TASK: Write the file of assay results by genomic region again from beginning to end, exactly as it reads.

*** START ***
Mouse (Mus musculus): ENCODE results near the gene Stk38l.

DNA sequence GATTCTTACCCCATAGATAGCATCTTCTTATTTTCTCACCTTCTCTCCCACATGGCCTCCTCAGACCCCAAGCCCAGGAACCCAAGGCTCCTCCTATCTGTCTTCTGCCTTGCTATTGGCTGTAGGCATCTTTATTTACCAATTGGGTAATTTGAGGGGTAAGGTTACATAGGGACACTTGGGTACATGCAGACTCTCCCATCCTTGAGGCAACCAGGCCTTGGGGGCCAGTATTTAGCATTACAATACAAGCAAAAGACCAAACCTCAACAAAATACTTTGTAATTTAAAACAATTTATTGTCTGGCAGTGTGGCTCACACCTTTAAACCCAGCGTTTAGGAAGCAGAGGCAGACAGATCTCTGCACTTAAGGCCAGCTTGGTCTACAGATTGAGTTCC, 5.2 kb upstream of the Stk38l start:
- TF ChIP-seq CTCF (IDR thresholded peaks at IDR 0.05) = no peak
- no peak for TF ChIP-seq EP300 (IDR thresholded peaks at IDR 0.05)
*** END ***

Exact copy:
Mouse (Mus musculus): ENCODE results near the gene Stk38l.

DNA sequence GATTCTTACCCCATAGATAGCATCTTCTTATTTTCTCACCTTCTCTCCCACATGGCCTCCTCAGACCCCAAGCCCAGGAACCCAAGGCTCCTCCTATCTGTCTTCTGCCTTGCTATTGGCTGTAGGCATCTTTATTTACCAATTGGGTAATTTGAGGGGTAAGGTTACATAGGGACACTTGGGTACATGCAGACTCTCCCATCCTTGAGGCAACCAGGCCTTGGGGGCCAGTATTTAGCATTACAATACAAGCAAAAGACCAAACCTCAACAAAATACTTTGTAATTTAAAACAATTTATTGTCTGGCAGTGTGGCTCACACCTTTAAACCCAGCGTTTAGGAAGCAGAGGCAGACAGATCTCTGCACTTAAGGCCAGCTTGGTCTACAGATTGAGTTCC, 5.2 kb upstream of the Stk38l start:
- TF ChIP-seq CTCF (IDR thresholded peaks at IDR 0.05) = no peak
- no peak for TF ChIP-seq EP300 (IDR thresholded peaks at IDR 0.05)